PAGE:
A feature of the Titus vocabulary which must arouse surprise is the kinship with the first two acts (but not the last three acts) of Pericles. The implication is, of course, that there is some early Shakespearean work in the first two acts of Pericles which has survived all the processes of erosion and corruption to which those two acts may have been subjected. It is not the generally accepted view that Shakespeare had anything at all to do with the first two acts of Pericles; but there are some good judges who believe it possible. Philips Edwards (3) attributed the very great differences in merit and style between the first two and the last three acts to the greater and lesser damage inflicted on the text by two different reporters. He advanced the hypothesis that the original play of Pericles could have been all of one standard, all by one author. And he concluded "but we can say that it would be a strange coincidence if the areas of the play covered by the two reporters exactly corresponded to the work of two distinct dramatists." This suggestion has found a more recent echo. James O. Wood (4) traces parallels to images in Pericles in other Shakespearean works, namely Titus, Venus, Lucrece, Macbeth, Richard II and John. In conclusion he writes "much of the vocabulary and imagery of the first part of Pericles is indigenous to Shakespeare's early work. Since passages that have been adduced as showing corruption, reporting and signs of an alien hand, appear on further in­spection to be Shakespearean, sometimes distinctively so, it seems worth inquiring again whether the whole play cannot be an apprentice work to vhich the poet later, at the height of his powers, added touches in the last three acts."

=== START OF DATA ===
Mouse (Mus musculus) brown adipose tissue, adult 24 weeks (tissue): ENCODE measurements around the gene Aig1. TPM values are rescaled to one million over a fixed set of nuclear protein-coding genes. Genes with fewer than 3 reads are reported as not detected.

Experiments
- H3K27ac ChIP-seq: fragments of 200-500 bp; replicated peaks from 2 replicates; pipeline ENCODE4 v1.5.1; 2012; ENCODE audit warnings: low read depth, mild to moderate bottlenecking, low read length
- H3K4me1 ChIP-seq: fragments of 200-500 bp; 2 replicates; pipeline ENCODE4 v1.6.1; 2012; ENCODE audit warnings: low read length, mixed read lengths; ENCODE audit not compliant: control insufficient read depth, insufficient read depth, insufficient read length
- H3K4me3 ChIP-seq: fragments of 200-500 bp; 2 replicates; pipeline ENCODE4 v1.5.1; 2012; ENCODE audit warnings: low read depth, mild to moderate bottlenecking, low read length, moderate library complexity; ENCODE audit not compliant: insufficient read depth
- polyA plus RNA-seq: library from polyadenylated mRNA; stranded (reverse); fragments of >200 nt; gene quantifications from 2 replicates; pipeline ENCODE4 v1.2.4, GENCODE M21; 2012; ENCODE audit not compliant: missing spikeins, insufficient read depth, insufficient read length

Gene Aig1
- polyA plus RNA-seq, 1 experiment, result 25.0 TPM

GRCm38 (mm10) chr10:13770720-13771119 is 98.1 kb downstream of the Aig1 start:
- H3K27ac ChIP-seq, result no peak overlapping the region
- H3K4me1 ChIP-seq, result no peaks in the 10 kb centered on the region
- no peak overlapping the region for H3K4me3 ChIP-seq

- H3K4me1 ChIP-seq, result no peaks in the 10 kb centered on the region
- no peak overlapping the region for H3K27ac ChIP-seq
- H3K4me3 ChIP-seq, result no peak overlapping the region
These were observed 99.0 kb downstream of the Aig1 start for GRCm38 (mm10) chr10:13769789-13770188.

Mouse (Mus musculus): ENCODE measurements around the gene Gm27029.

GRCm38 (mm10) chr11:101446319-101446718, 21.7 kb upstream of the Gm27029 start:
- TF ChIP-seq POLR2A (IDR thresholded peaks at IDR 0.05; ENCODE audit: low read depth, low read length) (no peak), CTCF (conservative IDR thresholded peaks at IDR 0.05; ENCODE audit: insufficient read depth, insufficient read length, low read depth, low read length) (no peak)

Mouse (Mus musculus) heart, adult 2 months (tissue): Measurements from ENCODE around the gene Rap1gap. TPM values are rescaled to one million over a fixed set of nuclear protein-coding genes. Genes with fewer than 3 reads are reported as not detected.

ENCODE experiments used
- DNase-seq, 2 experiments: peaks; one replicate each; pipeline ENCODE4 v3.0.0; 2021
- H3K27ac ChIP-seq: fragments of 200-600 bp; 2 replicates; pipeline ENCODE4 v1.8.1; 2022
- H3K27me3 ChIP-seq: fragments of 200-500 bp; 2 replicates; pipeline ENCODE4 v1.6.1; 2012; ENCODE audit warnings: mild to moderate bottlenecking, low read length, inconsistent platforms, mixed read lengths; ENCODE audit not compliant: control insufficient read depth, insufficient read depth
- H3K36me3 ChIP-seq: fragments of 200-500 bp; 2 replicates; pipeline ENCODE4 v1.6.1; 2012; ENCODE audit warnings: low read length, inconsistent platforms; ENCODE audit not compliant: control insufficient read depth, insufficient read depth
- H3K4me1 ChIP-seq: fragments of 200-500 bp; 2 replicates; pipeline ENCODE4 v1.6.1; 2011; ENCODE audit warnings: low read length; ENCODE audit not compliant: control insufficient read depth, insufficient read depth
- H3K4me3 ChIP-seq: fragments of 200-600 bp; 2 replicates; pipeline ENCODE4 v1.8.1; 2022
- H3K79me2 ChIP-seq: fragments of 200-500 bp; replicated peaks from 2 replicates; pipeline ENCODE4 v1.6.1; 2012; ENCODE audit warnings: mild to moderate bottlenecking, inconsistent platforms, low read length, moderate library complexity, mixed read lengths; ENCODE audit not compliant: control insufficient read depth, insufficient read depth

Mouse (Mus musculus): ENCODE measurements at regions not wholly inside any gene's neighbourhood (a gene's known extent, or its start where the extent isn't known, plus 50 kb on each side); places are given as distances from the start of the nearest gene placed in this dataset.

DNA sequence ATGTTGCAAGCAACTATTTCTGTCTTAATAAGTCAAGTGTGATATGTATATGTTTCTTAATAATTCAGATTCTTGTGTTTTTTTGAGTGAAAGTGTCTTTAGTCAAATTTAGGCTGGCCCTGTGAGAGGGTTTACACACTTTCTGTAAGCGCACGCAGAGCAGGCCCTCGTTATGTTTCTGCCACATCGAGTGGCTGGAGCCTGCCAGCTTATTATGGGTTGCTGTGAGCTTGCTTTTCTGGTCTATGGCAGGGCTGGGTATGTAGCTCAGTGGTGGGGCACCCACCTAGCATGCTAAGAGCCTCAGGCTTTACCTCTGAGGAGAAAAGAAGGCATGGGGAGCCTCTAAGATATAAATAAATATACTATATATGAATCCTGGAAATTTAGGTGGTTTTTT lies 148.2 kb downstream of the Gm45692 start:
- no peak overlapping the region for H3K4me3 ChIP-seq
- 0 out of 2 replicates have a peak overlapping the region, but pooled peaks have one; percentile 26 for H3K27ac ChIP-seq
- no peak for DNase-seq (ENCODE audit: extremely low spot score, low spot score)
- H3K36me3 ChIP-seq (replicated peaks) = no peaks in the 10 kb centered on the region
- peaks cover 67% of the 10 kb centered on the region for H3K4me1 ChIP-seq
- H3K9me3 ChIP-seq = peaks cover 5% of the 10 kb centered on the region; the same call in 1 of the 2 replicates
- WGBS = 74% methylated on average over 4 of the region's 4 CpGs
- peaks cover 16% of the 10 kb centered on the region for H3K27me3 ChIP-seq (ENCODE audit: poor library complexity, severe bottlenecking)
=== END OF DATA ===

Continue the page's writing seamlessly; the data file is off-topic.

The statistical evicence reported here certainly supports the view that the first two acts of Pericles might be apprentice work by Shakespeare, especially as their lose relative Titus is also primitive stuff. But the evidence of the vocab­ulary is not at all in favour of the hypothesis that the last three acts of Pericles were written out of the same authorial word treasury as the first two. Unpublished work by the present writer indicates that the last three acts of Pericles came out of a much later vocabulary, more closely related with The Tempest than with any other play. However, conclusions suggested by stat‑istical evidence have to find support from other areas to prove acceptable in the long run. The words linking Titus with Pericles acts 1 and 2 are given in Appendix 2.